Starting Monday, July 13, you’ll see a shift in our workouts at CrossFit Undeniable. We’ll be bringing the programming back in-house, and we’re incredibly excited about the benefits this will offer to our coaches and athletes.
We began to outsource our programming at CrossFit Undeniable two years ago, initially starting with Train for the Win and then moving to NCFIT. Many gyms outsource their programming, and that’s not necessarily a bad thing either. Programming workouts is a skill that takes time to develop, and it often makes sense to pay professionals to program for you.
In our case, we relied on external programming so we could devote more time on other aspects of running the gym. Both programs were effective. But during and since returning from quarantine, both Zach and I had time to reflect on where we want to head as an organization and the type of training we believe in.
We believe good programming embraces:
- GPP training. “General physical preparedness” is a cornerstone of CrossFit training. This means we don’t specialize in a single area but strive to make constant progress across the 10 general physical skills.
- Varied, not random. CrossFit programming is often mis-represented as being “random.” In actuality, it’s not random at all; it’s varied. This means you’ll encounter a variety of rep ranges, time domains, intensities, and modalities across a given week.
- Effectiveness. Meaning, it causes favorable adaptations as measured against repeatable tests, benchmarks, and body metrics.
- Heavy days. It takes time to truly go heavy on a given day. Heavy days require a thorough warm-up, adequate time for building up in weight, and time to rest between sets. This is difficult to achieve when combining strength and metcon days.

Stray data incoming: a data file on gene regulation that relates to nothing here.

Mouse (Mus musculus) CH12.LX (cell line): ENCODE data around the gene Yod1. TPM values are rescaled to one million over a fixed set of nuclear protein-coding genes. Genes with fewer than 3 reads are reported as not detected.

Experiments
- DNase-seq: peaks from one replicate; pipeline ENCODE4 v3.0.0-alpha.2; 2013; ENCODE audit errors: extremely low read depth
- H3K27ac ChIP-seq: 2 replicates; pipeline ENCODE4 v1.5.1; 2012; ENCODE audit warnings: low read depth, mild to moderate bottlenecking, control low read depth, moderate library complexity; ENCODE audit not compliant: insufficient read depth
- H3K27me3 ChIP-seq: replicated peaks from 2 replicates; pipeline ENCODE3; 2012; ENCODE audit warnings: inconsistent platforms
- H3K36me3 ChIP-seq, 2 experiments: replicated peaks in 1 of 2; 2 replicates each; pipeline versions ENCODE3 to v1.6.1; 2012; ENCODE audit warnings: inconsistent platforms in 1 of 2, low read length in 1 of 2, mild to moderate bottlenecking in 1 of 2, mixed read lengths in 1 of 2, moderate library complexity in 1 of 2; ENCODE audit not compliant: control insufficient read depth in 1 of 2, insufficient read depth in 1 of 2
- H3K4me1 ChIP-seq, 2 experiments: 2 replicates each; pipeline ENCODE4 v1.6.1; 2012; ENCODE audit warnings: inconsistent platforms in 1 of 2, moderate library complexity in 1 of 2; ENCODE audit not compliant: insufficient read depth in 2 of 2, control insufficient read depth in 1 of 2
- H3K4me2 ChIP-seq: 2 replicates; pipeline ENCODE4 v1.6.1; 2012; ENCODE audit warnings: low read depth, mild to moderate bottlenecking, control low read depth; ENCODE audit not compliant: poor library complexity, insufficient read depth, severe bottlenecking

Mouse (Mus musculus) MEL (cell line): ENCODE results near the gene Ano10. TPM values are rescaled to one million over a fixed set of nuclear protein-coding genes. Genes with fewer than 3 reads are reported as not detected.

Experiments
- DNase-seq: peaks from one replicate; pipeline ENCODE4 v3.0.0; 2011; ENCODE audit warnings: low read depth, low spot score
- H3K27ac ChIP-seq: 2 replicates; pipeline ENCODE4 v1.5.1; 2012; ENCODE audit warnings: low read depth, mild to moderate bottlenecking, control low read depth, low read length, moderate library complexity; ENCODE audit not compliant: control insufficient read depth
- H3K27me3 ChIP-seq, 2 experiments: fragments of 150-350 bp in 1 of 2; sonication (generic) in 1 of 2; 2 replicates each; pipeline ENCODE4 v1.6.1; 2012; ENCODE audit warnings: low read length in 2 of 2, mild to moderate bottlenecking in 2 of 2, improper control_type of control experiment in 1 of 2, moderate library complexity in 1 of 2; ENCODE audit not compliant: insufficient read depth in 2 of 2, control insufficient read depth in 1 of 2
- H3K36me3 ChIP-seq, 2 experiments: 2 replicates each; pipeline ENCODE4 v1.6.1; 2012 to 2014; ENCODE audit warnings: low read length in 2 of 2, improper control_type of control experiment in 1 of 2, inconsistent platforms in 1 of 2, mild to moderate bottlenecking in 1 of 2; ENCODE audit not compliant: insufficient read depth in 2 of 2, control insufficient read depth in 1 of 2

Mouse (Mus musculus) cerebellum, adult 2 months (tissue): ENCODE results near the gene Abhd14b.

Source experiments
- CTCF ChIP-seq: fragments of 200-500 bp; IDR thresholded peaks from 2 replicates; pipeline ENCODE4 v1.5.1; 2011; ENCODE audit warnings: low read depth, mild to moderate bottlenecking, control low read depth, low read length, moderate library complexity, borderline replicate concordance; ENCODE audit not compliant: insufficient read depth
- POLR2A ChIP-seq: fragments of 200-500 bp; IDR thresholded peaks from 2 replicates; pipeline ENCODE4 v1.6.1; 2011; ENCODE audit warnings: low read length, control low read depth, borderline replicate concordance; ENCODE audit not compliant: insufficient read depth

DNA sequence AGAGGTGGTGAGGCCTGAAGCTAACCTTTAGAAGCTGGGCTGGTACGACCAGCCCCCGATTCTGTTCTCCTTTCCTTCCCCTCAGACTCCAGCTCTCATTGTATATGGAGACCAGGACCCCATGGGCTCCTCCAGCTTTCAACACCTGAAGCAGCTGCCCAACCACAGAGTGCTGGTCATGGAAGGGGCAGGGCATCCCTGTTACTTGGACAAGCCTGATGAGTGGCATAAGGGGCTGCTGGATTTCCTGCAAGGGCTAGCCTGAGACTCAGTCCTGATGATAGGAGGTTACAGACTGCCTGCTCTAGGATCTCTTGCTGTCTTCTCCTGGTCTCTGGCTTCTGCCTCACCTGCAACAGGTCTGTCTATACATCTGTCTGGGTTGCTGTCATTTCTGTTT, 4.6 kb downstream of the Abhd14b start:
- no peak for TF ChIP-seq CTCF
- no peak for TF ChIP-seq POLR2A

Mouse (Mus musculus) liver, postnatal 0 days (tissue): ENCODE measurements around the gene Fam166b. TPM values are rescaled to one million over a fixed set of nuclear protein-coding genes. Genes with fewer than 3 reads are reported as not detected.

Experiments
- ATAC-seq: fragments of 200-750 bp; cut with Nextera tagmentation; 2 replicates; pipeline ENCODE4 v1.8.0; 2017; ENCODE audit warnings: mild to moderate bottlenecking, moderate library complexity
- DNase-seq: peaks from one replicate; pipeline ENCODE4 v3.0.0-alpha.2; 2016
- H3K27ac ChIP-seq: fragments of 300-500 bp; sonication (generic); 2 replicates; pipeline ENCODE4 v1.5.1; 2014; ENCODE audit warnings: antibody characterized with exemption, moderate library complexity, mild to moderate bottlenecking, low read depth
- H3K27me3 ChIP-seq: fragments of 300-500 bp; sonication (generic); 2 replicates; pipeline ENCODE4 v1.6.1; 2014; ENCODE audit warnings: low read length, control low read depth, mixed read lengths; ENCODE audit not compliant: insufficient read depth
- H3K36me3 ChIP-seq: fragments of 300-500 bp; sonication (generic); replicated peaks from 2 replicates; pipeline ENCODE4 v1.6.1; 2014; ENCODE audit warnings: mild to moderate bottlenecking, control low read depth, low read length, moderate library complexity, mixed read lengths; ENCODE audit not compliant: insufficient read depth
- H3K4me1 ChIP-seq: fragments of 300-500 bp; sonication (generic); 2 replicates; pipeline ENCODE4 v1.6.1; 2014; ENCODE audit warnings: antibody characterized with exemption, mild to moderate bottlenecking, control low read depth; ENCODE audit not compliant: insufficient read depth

- Single element days. Some days should be spent on a single modality whether that’s weightlifting, gymnastics, or “cardio” elements like running and rowing. These single-focus days are often where you see the most progress and finally breakdown barriers (first pull-up or muscle-up, etc).
- Adequate time in a class setting. Coaches need adequate time in an hour-long class to actually coach participants. When a class is packed full of content, coaches have little time to help athletes with progressions and cues.
- Fun! Okay, maybe it’s not always “fun” to tackle 400m repeats or Fran, but good programming does reduce boredom and keep you coming in regularly. We want you training consistently 4-5 days per week!
Next week, we’ll be elaborating more on specifically how we lay out the programming on a quarterly, monthly, and weekly basis. Our weekly previews will also begin to include more specifics on the focus of particular workouts so you know the exact intention behind any particular day.
The workouts are already in Triib for next week so go have a peek. As always, we’re open to any feedback. Just drop us a note at email@example.com!